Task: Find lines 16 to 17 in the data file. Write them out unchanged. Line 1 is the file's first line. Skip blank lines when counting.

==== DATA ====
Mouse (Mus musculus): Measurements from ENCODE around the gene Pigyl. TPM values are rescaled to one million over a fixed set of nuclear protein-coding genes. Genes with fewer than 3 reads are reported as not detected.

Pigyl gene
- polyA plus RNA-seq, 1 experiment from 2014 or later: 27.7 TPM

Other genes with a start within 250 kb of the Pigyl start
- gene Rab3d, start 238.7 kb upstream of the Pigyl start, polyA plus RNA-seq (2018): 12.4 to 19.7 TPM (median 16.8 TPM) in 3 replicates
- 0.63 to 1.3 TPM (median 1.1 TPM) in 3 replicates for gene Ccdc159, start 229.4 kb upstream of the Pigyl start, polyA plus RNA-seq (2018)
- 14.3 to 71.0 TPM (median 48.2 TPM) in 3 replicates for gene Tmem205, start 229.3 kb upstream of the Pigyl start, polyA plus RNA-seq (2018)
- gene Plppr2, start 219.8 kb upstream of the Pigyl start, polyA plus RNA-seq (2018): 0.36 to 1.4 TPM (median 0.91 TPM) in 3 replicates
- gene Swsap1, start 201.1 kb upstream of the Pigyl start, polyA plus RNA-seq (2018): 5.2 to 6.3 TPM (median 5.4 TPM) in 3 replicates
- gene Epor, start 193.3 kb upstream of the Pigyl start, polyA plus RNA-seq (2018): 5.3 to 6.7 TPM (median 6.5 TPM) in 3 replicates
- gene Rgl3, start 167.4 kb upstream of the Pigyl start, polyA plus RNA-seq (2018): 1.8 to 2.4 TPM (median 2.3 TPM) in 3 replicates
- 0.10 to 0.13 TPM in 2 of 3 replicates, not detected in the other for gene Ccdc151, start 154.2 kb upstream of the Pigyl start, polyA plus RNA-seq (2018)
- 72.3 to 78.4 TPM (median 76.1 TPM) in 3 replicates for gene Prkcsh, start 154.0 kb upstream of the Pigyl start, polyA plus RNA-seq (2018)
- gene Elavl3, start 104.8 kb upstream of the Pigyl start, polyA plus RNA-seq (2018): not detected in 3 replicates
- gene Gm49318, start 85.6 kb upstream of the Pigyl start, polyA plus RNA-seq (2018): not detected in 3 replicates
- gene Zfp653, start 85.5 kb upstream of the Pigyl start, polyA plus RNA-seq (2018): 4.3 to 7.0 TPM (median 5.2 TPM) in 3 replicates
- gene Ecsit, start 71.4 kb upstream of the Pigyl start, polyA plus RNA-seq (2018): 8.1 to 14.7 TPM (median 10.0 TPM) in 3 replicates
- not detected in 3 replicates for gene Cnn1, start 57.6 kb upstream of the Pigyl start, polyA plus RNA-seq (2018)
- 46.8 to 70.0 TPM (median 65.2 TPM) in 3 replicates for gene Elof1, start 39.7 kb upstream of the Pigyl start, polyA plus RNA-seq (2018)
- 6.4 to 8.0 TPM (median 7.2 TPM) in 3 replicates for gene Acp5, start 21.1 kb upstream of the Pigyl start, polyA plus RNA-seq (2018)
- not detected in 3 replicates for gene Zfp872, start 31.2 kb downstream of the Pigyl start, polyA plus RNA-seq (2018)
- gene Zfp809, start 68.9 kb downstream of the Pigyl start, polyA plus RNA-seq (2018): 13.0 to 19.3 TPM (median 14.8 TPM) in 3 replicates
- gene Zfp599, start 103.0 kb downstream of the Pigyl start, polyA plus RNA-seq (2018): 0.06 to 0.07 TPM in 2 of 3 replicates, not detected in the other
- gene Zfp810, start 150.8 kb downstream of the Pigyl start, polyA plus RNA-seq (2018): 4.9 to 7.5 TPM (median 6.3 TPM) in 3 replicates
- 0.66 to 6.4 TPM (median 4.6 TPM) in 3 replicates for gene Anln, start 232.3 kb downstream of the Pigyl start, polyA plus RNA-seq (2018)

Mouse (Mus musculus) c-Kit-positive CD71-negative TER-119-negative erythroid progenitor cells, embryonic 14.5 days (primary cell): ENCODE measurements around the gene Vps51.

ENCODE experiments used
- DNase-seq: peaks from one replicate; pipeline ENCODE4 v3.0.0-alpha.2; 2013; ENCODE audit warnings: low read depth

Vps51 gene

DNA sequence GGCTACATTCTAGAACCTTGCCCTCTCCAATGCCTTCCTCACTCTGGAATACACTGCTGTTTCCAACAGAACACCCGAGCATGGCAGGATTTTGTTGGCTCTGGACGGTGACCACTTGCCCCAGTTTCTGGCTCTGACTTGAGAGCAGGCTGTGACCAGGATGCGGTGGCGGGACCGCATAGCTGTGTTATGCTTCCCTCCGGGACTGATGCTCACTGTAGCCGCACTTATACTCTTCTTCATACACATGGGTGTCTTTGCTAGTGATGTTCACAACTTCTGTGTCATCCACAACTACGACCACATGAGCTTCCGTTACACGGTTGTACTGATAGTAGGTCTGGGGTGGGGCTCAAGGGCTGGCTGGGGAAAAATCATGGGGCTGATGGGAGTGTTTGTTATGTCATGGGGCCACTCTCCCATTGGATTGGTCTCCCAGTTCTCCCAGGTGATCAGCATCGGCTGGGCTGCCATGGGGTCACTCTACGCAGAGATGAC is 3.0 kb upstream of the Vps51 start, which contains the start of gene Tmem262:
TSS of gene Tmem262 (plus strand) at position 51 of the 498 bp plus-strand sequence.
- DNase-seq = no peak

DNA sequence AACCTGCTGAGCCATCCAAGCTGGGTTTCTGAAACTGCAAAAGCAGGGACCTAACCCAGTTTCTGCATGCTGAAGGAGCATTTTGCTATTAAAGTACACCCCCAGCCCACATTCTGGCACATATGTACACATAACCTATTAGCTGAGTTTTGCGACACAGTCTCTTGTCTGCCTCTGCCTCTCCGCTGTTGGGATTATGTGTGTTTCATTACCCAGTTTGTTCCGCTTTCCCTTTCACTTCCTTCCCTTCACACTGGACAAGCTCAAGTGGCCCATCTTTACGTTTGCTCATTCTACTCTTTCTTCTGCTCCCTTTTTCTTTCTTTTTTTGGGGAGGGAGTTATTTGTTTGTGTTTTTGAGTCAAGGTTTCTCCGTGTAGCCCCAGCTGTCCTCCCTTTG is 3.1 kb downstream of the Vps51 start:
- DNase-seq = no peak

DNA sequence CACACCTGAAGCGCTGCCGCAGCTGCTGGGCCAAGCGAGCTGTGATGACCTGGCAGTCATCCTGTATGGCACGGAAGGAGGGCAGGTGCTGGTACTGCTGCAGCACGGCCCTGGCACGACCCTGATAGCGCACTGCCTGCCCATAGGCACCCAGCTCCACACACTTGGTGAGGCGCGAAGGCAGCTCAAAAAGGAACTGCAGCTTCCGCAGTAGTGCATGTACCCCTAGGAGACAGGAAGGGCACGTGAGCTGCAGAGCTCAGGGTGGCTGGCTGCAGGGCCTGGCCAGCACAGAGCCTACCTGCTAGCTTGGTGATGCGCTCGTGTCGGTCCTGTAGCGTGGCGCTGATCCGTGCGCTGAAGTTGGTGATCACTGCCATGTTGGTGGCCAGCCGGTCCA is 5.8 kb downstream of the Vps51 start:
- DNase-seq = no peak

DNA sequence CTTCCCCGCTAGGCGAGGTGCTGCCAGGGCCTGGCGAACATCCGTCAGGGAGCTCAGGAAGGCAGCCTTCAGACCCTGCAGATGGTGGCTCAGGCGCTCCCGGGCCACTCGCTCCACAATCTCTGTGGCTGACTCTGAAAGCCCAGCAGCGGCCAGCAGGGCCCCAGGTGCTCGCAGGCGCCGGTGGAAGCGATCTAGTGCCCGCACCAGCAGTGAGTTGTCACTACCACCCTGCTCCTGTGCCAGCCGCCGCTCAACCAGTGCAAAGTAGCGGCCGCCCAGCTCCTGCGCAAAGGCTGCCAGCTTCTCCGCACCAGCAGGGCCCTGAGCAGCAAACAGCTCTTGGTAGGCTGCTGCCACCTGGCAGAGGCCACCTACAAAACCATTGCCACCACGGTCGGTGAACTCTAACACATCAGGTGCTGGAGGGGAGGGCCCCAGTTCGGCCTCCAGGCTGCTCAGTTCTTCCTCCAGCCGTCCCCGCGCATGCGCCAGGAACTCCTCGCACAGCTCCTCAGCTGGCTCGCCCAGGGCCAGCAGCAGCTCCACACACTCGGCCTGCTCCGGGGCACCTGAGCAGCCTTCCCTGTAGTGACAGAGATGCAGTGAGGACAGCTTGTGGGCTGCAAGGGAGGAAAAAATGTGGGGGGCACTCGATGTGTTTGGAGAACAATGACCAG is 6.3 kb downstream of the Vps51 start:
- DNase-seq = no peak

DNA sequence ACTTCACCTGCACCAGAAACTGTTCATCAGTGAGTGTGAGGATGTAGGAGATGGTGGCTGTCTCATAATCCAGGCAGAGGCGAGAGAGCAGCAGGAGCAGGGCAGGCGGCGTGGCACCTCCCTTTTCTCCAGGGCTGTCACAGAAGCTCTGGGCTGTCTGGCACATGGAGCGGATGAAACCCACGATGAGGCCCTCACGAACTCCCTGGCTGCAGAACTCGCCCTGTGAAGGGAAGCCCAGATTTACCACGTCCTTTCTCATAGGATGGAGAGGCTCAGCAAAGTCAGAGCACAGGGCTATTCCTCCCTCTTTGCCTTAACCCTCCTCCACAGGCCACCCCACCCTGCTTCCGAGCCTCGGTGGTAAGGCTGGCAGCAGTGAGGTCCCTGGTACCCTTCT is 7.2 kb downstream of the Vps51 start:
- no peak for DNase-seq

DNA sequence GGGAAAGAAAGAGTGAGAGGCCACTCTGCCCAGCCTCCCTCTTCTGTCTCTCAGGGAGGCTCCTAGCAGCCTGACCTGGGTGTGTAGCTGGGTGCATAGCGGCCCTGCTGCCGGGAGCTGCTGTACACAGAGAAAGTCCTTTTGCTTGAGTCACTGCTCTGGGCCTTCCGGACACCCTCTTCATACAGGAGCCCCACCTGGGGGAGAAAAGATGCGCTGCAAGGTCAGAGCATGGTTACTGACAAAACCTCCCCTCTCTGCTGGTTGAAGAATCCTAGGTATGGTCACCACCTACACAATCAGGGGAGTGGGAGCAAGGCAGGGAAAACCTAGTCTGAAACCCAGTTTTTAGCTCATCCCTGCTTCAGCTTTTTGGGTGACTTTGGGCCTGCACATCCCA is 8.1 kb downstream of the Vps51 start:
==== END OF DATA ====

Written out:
- gene Zfp653, start 85.5 kb upstream of the Pigyl start, polyA plus RNA-seq (2018): 4.3 to 7.0 TPM (median 5.2 TPM) in 3 replicates
- gene Ecsit, start 71.4 kb upstream of the Pigyl start, polyA plus RNA-seq (2018): 8.1 to 14.7 TPM (median 10.0 TPM) in 3 replicates